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AIM Press Releases

Missouri Business Could Suffer Increased Costs If Federal Cuts Are Made To Medicaid Provider Tax Programs

Nathan Dampf, AIM Director of Communications, 11/16/2011

Associated Industries of Missouri

3234 W. Truman Blvd.

Jefferson City, MO 65109

573-634-2246 (p)

573-634-4406 (f)



CONTACT:  Nathan Dampf

November 15, 2011

                                     (573) 634-2246


Missouri Business Could Suffer Increased Costs

If Federal Cuts Are Made To Medicaid Provider Tax Programs


JEFFERSON CITY, Mo. -- A new report from the University of Missouri concludes that congressional proposals to reduce federal Medicaid cost sharing in Missouri could harm the state’s economy and lead to significant increases in the cost of health insurance for Missouri’s employers. The report was commissioned by the Taxpayer Research Institute of Missouri within Associated Industries of Missouri.


“The congressional ‘super committee’ is charged with reducing federal funding by $1.2 trillion,” said Ray McCarty, president of Associated Industries of Missouri. “This report points to the significant economic damage that would result from using Medicaid provider assessments to reduce federal expenditures. Like many states, Missouri utilizes provider assessments to help fund the Medicaid program. Because of Missouri’s significant reliance on this funding mechanism, the proposal being considered in Washington, D.C. would disproportionately harm the state and could burden employers with higher costs for insurance. The uncertainty created by the lack of funding would hurt our ability to create and retain jobs.”


According to researchers, potential approaches to reduced federal matching funds include increasing the state’s appropriation for Medicaid, reducing provider payments and reducing eligibility or a combination of the options. However, the researchers point specifically to the limitations and consequences of these solutions, individually and in combination.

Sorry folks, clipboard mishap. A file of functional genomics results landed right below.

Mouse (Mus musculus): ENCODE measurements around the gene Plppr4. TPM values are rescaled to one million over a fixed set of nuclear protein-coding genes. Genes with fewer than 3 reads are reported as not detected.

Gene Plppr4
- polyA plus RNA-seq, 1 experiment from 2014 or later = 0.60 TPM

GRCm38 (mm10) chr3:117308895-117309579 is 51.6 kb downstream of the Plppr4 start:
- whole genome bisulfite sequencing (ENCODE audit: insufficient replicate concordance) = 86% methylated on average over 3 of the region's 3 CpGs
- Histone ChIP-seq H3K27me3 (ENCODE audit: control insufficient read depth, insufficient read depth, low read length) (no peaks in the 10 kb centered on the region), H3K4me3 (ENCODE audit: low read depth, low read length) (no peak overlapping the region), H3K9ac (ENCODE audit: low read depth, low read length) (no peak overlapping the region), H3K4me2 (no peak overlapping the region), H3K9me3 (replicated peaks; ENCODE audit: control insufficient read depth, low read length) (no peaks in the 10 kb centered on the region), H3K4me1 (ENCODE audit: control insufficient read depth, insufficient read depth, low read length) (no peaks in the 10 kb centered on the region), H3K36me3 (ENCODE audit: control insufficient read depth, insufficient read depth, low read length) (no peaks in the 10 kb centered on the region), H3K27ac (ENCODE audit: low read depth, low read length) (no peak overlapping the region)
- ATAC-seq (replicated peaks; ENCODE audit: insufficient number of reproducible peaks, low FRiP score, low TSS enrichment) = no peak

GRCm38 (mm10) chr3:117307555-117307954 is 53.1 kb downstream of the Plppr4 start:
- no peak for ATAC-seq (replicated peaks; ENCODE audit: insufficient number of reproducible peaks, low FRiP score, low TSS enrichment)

The absence of viable alternatives increases the likelihood that costs will be shifted to private payers. Cost shifting ultimately results in higher premiums for individuals with health insurance coverage and the employers who subsidize employee coverage. The study estimates a $2.4 billion reduction in federal revenue to Missouri would increase premiums $715 annually for each privately insured individual by 2018.


Medicaid is a state-federal partnership based on a system of state expenditures and federal matching funds. Since the early 1990’s, Missouri has used provider taxes to finance and expand the Medicaid program. The state’s hospital provider tax, known as the Federal Reimbursement Allowance (FRA) program, produces approximately $900 million annually — the state’s third largest source of revenue behind income taxes and the state’s sales tax. Provider taxes are being considered for reduction by the congressional “super committee” – as recommended by President Obama. 


Researchers concluded a reduction in FRA assessment from the currently allowable 6 percent of hospital revenue to 3.5 percent would have a profound effect. Assuming that the FRA allowance rate would be reduced incrementally between 2015 and 2018, the result would be a loss of $1.4 billion in FRA revenue and $2.4 billion in federal match throughout the period. Assuming all or a portion of these costs are not shifted to other payers, the impact would be the loss of 16,479 jobs in the hospital sector and a decrease in the number of Medicaid beneficiaries of 199,790 by state fiscal year 2018.


The reductions also will have direct, indirect and induced impacts throughout the economy. Multiplied using accepted economic development models, the $3.8 billion reduction in spending will have a direct reduction on economic activity of $6.4 billion and an indirect and induced effect of $6.8 billion. The total, multiplied economic impact of the cuts would be $13.4 billion.


The reduced economic activity would reduce hospital employment. However, the total decrease in economic activity resulting from removing more than $13 billion in economic activity from the state would increase the job loss total to 27,911 by 2018.


“The ‘super committee’ should be cognizant of the negative and disproportionate economic consequences of provider tax cuts to the state’s Medicaid financing system,” McCarty said. “As this report illustrates, we can’t address the nation’s fiscal problems by shifting additional costs to businesses that create jobs and provide health coverage.”


The Taxpayers Research Institute of Missouri (TRIM) is a non-profit organization, within Associated Industries of Missouri, dedicated to research and development of legislation affecting Missouri Tax Laws. TRIM advocates for a low tax, business friendly environment.